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Journal of Diabetes Research
Volume 2016, Article ID 1379274, 12 pages
http://dx.doi.org/10.1155/2016/1379274
Review Article

Incretin-Based Therapy for Prevention of Diabetic Vascular Complications

Department of Nephrology, Nara Hospital, Kindai University Faculty of Medicine, Nara 630-0293, Japan

Received 27 July 2015; Revised 15 October 2015; Accepted 26 October 2015

Academic Editor: Pedro M. Geraldes

Copyright © 2016 Akira Mima. This is an open access article distributed under the Creative Commons Attribution License, which permits unrestricted use, distribution, and reproduction in any medium, provided the original work is properly cited.

Abstract

Diabetic vascular complications are the most common cause of mortality and morbidity worldwide, with numbers of affected individuals steadily increasing. Diabetic vascular complications can be divided into two categories: macrovascular and microvascular complications. Macrovascular complications include coronary artery disease and cerebrovascular disease, while microvascular complications include retinopathy and chronic kidney disease. These complications result from metabolic abnormalities, including hyperglycemia, elevated levels of free fatty acids, and insulin resistance. Multiple mechanisms have been proposed to mediate the adverse effects of these metabolic disorders on vascular tissues, including stimulation of protein kinase C signaling and activation of the polyol pathway by oxidative stress and inflammation. Additionally, the loss of tissue-specific insulin signaling induced by hyperglycemia and toxic metabolites can induce cellular dysfunction and both macro- and microvascular complications characteristic of diabetes. Despite these insights, few therapeutic methods are available for the management of diabetic complications. Recently, incretin-based therapeutic agents, such as glucagon-like peptide-1 and dipeptidyl peptidase-4 inhibitors, have been reported to elicit vasotropic actions, suggesting a potential for effecting an actual reduction in diabetic vascular complications. The present review will summarize the relationship between multiple adverse biological mechanisms in diabetes and putative incretin-based therapeutic interventions intended to prevent diabetic vascular complications.

1. Introduction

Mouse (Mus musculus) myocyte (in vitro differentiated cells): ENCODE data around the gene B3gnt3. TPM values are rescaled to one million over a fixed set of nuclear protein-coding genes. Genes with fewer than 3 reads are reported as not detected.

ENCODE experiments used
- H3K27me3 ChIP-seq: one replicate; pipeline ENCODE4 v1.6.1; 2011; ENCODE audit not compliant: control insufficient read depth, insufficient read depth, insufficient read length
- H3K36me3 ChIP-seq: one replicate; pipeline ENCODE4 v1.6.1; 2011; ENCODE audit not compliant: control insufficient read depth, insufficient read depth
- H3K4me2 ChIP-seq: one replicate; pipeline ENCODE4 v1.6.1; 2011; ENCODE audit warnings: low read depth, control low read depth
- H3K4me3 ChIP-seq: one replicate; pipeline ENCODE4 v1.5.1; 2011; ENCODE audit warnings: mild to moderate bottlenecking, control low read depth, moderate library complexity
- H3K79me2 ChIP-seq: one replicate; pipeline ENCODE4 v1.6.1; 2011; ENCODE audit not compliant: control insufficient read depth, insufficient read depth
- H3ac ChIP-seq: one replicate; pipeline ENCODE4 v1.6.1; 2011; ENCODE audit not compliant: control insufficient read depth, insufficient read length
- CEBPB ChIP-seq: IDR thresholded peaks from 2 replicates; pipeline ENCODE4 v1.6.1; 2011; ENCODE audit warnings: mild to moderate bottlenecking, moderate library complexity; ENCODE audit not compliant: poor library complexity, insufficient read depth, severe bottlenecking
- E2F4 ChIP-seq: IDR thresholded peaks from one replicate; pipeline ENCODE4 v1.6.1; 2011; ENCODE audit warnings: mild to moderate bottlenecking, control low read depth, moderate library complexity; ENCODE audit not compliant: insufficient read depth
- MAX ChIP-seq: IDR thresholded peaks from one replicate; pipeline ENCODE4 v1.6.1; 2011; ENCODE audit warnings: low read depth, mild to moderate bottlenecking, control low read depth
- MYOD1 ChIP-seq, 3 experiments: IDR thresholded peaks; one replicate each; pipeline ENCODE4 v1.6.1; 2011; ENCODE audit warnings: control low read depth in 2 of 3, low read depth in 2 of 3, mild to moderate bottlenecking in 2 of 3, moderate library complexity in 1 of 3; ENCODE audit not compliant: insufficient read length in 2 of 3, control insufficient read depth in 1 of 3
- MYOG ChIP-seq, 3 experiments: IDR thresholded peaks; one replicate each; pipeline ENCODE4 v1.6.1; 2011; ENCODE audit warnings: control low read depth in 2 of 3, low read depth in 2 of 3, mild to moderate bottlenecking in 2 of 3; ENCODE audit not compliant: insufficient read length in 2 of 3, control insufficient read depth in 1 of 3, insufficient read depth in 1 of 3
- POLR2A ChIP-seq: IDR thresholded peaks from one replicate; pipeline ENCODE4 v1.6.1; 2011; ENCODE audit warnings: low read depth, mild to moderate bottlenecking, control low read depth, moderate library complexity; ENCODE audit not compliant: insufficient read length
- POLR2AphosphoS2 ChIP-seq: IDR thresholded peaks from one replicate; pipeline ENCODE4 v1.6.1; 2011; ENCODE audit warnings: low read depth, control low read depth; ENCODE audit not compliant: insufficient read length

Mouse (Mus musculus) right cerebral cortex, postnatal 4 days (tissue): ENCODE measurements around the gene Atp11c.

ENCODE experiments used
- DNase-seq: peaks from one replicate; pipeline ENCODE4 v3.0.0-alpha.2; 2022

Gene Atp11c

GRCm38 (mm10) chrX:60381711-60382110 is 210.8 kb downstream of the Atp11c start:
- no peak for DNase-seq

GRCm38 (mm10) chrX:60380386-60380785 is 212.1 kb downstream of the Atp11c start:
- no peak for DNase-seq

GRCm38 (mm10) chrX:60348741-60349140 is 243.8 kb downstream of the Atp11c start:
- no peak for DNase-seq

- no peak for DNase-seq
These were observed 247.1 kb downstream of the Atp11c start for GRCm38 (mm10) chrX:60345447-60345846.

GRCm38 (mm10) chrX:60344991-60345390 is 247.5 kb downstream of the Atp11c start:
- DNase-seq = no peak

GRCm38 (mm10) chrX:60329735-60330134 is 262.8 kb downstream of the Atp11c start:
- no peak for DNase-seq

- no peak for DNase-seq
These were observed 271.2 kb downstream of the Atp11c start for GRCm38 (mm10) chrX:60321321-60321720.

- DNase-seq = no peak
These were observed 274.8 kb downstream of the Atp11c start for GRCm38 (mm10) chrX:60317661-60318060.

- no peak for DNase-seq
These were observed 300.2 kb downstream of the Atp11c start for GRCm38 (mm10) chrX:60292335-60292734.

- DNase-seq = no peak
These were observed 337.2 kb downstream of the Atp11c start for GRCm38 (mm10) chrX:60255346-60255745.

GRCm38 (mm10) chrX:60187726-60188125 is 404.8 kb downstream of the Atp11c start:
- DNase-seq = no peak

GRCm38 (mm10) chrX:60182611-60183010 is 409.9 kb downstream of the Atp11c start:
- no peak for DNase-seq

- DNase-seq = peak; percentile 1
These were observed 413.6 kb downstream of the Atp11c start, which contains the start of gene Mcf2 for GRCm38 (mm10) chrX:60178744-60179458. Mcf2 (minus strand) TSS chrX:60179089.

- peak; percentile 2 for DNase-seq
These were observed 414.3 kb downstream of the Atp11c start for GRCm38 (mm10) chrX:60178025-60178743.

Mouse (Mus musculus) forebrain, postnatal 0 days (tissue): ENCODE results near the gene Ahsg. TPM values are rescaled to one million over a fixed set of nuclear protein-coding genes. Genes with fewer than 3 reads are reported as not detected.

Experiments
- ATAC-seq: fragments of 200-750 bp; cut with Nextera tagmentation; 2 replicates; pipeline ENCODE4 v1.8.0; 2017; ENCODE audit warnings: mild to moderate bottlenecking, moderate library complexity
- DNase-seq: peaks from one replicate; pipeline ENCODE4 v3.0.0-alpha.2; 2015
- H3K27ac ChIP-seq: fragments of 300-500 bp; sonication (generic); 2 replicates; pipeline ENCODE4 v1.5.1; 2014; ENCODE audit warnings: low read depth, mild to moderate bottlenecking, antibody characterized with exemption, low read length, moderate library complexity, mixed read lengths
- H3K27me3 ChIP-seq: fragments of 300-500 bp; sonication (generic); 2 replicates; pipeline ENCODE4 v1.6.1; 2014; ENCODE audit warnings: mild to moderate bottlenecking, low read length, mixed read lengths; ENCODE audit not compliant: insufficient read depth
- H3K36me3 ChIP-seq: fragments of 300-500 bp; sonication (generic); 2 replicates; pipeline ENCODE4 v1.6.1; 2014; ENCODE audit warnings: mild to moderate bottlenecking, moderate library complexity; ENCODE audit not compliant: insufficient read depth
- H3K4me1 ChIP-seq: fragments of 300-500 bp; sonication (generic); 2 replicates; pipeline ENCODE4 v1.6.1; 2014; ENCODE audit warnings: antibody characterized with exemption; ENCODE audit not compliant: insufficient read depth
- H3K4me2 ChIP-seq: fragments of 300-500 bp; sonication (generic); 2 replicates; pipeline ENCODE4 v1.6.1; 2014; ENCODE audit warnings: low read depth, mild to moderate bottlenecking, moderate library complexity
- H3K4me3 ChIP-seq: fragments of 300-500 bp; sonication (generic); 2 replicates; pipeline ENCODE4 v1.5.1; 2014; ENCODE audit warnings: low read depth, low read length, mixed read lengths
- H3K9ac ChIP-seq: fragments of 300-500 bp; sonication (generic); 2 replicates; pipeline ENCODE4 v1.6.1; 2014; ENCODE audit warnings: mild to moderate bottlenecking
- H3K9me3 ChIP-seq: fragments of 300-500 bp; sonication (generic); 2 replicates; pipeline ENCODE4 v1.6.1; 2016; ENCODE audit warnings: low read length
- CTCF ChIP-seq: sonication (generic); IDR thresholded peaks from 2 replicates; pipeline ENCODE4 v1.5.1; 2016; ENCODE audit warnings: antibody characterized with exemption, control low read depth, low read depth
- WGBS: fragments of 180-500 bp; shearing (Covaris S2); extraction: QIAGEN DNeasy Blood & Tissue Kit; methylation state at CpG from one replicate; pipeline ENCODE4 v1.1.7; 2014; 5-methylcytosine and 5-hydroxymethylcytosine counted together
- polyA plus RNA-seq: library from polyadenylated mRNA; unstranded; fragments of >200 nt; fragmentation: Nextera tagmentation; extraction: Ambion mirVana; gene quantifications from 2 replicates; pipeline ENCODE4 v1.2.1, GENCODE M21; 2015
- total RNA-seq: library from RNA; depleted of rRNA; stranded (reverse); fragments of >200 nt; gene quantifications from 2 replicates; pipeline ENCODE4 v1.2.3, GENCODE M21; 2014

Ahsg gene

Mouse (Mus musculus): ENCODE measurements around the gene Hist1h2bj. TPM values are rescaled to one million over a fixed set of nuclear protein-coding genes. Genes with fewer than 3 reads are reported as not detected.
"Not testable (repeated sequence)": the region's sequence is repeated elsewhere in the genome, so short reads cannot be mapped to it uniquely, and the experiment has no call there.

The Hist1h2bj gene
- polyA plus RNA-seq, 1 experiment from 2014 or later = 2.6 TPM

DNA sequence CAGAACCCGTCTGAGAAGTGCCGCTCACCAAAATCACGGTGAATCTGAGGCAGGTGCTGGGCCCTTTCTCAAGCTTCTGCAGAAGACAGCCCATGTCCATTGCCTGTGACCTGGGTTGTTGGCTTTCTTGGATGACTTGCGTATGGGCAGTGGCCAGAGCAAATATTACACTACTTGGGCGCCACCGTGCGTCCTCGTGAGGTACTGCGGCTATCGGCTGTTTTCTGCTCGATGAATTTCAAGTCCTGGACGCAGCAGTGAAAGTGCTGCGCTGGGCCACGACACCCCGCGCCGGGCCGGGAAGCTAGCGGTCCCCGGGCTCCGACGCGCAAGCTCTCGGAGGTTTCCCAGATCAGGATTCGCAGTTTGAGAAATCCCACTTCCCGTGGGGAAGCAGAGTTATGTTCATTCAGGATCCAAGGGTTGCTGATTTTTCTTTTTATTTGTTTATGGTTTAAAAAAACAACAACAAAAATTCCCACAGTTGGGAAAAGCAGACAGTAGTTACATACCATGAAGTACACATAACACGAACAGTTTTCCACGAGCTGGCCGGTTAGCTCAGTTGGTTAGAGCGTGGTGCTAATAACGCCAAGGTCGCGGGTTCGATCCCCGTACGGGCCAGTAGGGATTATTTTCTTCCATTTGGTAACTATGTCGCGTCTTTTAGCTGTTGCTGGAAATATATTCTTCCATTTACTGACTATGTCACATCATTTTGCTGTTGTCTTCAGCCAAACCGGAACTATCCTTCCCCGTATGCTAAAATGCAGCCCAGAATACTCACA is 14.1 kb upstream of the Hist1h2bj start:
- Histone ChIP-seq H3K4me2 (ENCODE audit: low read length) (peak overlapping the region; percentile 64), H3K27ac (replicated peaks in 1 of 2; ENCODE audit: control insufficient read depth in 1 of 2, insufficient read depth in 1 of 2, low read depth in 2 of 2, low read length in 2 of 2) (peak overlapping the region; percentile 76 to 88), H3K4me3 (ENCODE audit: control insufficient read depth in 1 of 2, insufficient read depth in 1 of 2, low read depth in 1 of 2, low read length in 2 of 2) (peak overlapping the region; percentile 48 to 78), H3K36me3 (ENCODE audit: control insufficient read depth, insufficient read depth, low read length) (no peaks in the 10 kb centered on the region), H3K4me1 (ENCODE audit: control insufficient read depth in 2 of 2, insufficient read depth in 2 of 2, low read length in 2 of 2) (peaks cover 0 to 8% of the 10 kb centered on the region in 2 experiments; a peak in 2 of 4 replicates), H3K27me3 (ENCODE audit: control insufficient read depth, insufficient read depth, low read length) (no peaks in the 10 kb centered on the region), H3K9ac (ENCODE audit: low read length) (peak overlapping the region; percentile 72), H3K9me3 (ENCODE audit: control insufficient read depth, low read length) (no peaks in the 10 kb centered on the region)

The number of patients suffering from diabetes worldwide is rapidly increasing. A recent report prepared by the international diabetes foundation (IDF) estimates the global number of patients with diabetes to have risen to 380 million, with the total number of patients predicted to reach 590 million by 2035. Furthermore, the majority of new diabetic patients come from Southeast Asia and west Pacific regions (http://www.idf.org/). Diabetes-induced macro- and microvascular complications and their pathologies are the major contributors to morbidity and mortality. Macrovascular complications of diabetes involve large vessel obstructions, including peripheral artery disease, coronary artery disease, atherosclerosis, and cerebrovascular disease, while microvascular pathologies include retinopathy, neuropathy, and nephropathy. Abnormal metabolites formed in hyperglycemic state are major systemic risk factors for these diabetic complications. The Diabetes Control and Complications Trial (DCCT) performed in type 1 diabetic patients and United Kingdom Prospective Diabetes Study (UKPDS) in type 2 diabetic patients clearly showed that intensive glycemic control could delay the onset of diabetes and retard the occurrence of diabetic complications [1, 2]. Furthermore, the follow-up of both DCCT and UKPDS trials showed that such intensive glycemic control could decrease diabetic macrovascular complications [3, 4]. Hyperglycemia could therefore be a major factor for initiation and progression of diabetic complications. However, hyperglycemia alone is not enough to induce such vascular complications; multiple potential biochemical pathways have been proposed to underlie the adverse effects of diabetes-induced vascular complications. Activation of diacylglycerol- (DAG-) protein kinase C (PKC) signaling, increased oxidative stress and inflammation, enhanced polyol pathway, activation of the hexosamine pathway, and overproduction of advanced glycation end products (AGEs) have all been proposed as potential intra- and extracellular changes which lead to alterations in the signaling pathways associated with vascular complications in diabetes [57]. While a study by Coca et al. has demonstrated that intensive glycemic control reduces albuminuria, there is currently no evidence that would suggest that intensive glycemic control reduces the risk of renal outcomes [8]. Additionally, findings of other groups suggest that hypoglycemia exacerbates both macrovascular and microvascular complications of diabetes and increases the risk of morbidity and mortality [9]. On the basis of these published findings, intensive lowering of blood glucose may be less beneficial for diabetes-induced vascular complications.